Dec 27 2009

Silver Bullets

You know how you wake up with a phrase running through your mind for no apparent reason? Stuck in my preconscious brain today was the following: “It’s no silver bullet!” It got me to wondering: what is a silver bullet? If you find one, what do you do with it? Hold it in your hand? Find a werewolf? Keep it in your pocket till you find a werewolf? Shoot yourself?

I forgot to put Christmas Eve photos in here.


blood table bubbles

On to December 26. Here is my mother. She is very pretty. We stumbled upon a new name for her. From now on I shall call her “Small.”


Small is 81. She has many wonderful traits. She is generous, smart, funny, and a very good cleaner. She even styles her hair. However, over the years she has had the consistent propensity to give me — how shall I say? — evaluations of my hair. Since I was twenty-three, the first or second thing she says to me, after a long absence, is something like, “Now, your hair…it would look so much cuter if you’d only ____ ” [fill in the blank; it usually involves bangs and curls]. “Like me, you have a gigantic forehead. Your face looks so lonnnnnng. You look so much prettier when your hair isn’t all drooooopy.”

She remembers my hair in snapshots. “You know when I really liked your hair? It was in that picture…” One was taken when I was twenty-three; then, I would have looked good bald. Another was when I was with Mister Rogers and my hair was sproinging out on either side of my head like wings. There’s also the one when I did have wings — gold ones — in our church’s Christmas pageant. I was eight and my bangs were an inch long.

Just for fun yesterday, shortly before we went to visit friends, I pulled my frizzy hair into a ponytail at the top of my head and tied a red ribbon around it. Then I went in and sat next to Mom. “Ginna!” You can’t wear your hair like that! The [so-and-so’s] will think you look ridiculous!” Mom is such an easy mark.

hair1 ma+daught

I released my hair from its erect position and then we went to see my courtesy-uncle and -aunt. I always love seeing them because, as my parents’ best friends, they were a huge part of my early life. Both are in their late eighties: still sharp, quick and witty. Uncle B. and Dad were like brothers, so these visits also help bring Dad to life a little.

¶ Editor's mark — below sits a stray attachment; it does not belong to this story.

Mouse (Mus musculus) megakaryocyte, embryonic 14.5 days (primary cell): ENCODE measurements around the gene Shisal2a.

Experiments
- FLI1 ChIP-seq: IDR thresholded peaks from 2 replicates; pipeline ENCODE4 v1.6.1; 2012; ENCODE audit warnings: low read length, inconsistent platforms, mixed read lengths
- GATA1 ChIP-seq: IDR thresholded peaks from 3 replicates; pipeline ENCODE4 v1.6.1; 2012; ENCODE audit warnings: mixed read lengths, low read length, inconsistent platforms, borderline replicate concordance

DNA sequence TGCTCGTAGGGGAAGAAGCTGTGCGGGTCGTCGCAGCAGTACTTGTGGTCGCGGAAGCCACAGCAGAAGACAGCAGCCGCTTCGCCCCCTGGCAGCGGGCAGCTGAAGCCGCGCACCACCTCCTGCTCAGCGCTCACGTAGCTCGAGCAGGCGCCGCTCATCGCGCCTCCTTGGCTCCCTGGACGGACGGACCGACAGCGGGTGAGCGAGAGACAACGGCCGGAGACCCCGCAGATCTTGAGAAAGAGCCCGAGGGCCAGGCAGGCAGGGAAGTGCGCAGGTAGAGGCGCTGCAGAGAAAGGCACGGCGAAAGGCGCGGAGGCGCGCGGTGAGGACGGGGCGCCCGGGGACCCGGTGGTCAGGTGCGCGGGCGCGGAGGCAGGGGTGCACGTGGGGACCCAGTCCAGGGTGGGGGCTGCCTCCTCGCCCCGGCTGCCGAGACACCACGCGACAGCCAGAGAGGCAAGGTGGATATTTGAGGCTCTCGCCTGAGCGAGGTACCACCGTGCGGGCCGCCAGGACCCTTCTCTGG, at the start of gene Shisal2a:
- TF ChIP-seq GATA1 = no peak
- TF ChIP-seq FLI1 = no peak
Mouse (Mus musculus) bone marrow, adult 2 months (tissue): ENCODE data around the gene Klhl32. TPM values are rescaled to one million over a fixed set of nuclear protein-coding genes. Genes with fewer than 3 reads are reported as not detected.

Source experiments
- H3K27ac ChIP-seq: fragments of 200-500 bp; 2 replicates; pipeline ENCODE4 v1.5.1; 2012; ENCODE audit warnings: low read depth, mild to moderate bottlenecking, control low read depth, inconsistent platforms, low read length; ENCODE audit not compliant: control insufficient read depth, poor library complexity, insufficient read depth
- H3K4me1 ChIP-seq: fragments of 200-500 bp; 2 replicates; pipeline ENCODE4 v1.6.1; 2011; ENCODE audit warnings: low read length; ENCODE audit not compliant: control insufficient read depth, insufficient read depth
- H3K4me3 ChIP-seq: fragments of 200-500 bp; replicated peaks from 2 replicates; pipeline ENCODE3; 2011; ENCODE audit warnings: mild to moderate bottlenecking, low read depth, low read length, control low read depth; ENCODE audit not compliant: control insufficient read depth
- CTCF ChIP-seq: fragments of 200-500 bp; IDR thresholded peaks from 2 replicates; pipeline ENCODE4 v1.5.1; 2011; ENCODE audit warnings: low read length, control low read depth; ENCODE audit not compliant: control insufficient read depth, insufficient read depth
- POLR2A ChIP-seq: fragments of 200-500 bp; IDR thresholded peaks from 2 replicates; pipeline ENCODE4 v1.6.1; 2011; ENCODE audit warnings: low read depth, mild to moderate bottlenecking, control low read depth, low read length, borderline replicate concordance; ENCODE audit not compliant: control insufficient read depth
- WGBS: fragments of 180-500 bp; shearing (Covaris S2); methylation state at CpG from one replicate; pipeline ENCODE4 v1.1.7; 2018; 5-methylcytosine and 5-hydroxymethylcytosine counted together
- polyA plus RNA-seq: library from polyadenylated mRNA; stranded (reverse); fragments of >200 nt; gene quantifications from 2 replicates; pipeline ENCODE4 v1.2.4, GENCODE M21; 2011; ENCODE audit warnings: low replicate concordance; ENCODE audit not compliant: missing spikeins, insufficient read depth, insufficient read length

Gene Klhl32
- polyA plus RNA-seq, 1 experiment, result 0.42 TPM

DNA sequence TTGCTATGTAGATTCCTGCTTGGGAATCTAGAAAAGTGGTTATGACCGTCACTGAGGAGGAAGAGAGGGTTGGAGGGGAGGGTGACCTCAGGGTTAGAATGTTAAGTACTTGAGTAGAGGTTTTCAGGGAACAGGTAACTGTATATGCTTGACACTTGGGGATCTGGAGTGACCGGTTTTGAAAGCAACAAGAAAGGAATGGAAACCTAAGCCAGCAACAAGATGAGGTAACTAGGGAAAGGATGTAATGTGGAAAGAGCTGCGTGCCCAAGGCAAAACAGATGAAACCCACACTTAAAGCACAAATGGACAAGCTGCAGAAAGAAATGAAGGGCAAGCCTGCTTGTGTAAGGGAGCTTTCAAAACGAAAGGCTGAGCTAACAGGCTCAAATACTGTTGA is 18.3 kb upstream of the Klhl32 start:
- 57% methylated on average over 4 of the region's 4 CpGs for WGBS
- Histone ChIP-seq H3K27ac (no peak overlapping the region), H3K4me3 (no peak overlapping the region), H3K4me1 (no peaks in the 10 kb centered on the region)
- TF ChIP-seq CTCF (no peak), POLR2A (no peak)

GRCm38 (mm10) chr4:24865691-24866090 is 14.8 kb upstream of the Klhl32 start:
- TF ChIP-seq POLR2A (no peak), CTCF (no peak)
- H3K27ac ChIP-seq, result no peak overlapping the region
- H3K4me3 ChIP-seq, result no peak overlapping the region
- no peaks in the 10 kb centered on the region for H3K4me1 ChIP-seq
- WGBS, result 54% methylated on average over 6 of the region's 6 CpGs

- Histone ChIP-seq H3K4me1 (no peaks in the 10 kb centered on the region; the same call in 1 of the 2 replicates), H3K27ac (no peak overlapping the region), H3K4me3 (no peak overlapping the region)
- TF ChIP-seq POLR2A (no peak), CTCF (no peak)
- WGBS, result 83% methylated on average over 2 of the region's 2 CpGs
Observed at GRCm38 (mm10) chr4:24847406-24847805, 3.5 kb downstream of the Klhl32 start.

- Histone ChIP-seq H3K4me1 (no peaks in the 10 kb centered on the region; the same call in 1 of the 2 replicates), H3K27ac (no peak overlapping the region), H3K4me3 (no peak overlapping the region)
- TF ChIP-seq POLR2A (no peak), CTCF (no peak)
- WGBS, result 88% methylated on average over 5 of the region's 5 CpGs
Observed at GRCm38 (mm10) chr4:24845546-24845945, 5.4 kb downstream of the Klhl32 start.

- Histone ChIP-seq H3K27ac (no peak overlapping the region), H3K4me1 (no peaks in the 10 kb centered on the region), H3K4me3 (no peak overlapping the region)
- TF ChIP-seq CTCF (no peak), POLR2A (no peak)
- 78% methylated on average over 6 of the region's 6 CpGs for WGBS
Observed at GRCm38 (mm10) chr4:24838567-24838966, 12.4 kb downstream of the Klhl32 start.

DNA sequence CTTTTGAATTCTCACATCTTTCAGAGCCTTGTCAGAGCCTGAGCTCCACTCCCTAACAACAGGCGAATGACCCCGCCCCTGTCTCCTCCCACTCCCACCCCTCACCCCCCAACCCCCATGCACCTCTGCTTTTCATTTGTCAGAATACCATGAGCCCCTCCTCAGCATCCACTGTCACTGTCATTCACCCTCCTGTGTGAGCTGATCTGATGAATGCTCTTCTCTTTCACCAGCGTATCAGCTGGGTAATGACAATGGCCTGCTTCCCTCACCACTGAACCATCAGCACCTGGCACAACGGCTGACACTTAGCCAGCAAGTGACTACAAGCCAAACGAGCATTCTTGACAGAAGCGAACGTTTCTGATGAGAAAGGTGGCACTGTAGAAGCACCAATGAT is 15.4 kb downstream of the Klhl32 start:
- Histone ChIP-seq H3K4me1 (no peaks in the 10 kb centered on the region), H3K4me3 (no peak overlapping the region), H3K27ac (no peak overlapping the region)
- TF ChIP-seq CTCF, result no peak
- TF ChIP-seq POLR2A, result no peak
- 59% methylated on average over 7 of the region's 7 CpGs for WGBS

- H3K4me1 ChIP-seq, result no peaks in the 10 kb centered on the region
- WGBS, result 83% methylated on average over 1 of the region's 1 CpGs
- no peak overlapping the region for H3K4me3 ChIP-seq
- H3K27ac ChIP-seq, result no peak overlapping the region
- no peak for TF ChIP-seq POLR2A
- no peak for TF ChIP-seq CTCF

They live in a beautiful old house and their driveway is about a mile long, rolling over some of Delaware’s prettiest country, along the Brandywine Valley. There were geese up the wazoo. (Most of the snow had melted off in the previous night’s rain.)

geese airborne

We arrived. To my delight, Uncle B. told a story about the canoe trip he and Dad took down the Okefenokee Swamp in the ‘sixties. Their vessel went over a waterfall not marked on their map: a nearly fatal error. As he tells it, Uncle B first swam to the bank and pulled up his pants which had entangled around his ankles due to turbulent waters. Only when he was no longer bare-butted did he have time to worry about Dad, who had vanished underwater. But soon Dad popped up across the river, bashed and bruised but with rescued cameras in hand.

One of Uncle B’s favorite things to do for visitors is play the giant organ in the basement of their house. The music is piped up through a sort of window well above which is painted a Maxfield Parrish. You’ve seen pictures of it here on this blog before. Here’s another view.

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After that we had dinner at the Greenville Country Club again, this time with Ed. We examined Eleni’s tattoos and played the staring contest game again. Mom was the victor until she encountered the steely-eyed Ed.

tattoos laughing-contest

Ed was wearing a blazer onto which he’d sewn buttons from his grandfather’s uniform worn at Gettysburg. The initials are GAR: Grand Army of the Republic (Union soldiers, I was pleased to learn).


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